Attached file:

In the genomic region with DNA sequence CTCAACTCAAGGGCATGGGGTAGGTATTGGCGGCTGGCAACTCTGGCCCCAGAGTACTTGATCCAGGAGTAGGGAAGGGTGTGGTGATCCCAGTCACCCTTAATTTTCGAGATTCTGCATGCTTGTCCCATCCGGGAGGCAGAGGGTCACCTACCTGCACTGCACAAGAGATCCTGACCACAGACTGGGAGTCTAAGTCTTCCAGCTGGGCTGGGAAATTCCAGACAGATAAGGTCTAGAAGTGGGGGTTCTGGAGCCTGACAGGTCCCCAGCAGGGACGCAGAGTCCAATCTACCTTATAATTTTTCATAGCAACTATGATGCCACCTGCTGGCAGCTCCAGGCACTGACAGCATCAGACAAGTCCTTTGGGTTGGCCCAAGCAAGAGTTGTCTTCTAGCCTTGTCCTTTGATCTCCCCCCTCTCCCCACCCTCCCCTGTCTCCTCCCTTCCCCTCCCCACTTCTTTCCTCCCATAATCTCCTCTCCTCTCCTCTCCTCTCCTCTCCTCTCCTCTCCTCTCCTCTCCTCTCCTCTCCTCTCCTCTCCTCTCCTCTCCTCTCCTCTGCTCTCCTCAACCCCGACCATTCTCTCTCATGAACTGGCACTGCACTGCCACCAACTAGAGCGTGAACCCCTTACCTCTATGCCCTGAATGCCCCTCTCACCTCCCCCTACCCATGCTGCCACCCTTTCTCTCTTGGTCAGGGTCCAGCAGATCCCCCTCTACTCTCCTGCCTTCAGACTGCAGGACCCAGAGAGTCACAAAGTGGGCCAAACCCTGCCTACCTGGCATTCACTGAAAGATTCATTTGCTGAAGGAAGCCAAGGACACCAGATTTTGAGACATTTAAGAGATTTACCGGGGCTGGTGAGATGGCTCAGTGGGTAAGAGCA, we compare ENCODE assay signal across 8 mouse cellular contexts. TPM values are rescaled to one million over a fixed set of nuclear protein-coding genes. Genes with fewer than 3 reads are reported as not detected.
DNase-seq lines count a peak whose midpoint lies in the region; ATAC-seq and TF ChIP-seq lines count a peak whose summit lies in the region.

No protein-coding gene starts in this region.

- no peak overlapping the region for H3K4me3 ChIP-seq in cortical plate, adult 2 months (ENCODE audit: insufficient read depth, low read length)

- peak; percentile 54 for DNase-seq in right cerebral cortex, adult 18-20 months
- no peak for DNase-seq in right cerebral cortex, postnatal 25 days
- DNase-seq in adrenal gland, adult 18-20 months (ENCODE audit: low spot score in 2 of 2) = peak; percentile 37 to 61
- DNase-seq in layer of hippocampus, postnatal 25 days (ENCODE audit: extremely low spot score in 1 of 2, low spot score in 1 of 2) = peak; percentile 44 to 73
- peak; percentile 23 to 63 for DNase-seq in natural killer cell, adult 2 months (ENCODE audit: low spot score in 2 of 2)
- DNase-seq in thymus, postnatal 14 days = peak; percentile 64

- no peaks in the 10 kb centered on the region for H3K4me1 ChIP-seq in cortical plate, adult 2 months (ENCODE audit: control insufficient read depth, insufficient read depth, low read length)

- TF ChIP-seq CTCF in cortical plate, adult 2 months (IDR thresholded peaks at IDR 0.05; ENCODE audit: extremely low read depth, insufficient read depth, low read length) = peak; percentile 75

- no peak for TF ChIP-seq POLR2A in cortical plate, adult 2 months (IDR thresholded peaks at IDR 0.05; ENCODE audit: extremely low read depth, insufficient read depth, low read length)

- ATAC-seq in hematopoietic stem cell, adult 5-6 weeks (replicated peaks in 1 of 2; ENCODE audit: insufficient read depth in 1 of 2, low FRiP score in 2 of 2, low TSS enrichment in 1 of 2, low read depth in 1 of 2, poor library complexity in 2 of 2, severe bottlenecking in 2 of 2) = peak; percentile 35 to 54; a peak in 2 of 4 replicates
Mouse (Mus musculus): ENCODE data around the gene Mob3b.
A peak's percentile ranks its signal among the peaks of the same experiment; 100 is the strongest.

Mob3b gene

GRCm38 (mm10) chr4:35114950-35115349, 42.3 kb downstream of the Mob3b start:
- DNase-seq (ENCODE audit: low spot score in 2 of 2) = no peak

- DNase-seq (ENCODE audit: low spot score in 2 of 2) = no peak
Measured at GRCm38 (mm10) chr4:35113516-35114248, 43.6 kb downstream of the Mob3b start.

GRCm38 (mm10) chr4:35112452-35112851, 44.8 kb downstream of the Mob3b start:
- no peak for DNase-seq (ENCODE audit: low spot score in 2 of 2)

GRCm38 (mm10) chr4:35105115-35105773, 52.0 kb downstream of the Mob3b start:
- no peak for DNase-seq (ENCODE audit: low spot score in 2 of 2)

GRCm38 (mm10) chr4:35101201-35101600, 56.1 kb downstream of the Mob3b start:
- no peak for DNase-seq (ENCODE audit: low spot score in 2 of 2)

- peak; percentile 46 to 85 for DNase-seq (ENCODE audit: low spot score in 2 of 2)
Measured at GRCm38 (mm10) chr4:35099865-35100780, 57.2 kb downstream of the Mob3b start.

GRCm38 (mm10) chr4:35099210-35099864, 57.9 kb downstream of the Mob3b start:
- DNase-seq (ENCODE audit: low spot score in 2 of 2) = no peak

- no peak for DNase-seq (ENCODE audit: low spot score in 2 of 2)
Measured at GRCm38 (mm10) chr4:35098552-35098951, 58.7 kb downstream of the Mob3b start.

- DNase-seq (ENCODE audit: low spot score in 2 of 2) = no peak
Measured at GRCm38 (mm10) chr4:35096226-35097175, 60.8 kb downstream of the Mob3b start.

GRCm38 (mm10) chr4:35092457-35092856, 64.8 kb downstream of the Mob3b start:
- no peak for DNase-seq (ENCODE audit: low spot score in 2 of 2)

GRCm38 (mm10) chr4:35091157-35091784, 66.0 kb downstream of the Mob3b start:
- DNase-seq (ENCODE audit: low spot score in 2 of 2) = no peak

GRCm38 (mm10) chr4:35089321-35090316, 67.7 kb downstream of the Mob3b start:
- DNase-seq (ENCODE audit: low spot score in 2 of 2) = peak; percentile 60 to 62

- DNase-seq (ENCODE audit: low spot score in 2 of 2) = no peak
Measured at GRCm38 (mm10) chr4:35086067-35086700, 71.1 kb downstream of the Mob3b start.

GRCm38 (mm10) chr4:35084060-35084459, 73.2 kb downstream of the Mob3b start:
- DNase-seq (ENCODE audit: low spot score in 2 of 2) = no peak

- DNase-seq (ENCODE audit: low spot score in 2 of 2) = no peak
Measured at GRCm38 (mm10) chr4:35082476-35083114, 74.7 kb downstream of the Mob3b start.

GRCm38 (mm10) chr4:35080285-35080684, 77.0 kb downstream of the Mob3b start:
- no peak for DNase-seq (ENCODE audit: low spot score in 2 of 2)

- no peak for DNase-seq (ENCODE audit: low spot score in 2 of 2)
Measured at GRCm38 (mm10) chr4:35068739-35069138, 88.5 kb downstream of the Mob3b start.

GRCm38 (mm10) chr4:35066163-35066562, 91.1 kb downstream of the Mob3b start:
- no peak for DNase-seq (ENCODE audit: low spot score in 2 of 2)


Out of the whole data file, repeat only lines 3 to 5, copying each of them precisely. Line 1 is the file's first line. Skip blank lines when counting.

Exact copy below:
No protein-coding gene starts in this region.

- no peak overlapping the region for H3K4me3 ChIP-seq in cortical plate, adult 2 months (ENCODE audit: insufficient read depth, low read length)

- peak; percentile 54 for DNase-seq in right cerebral cortex, adult 18-20 months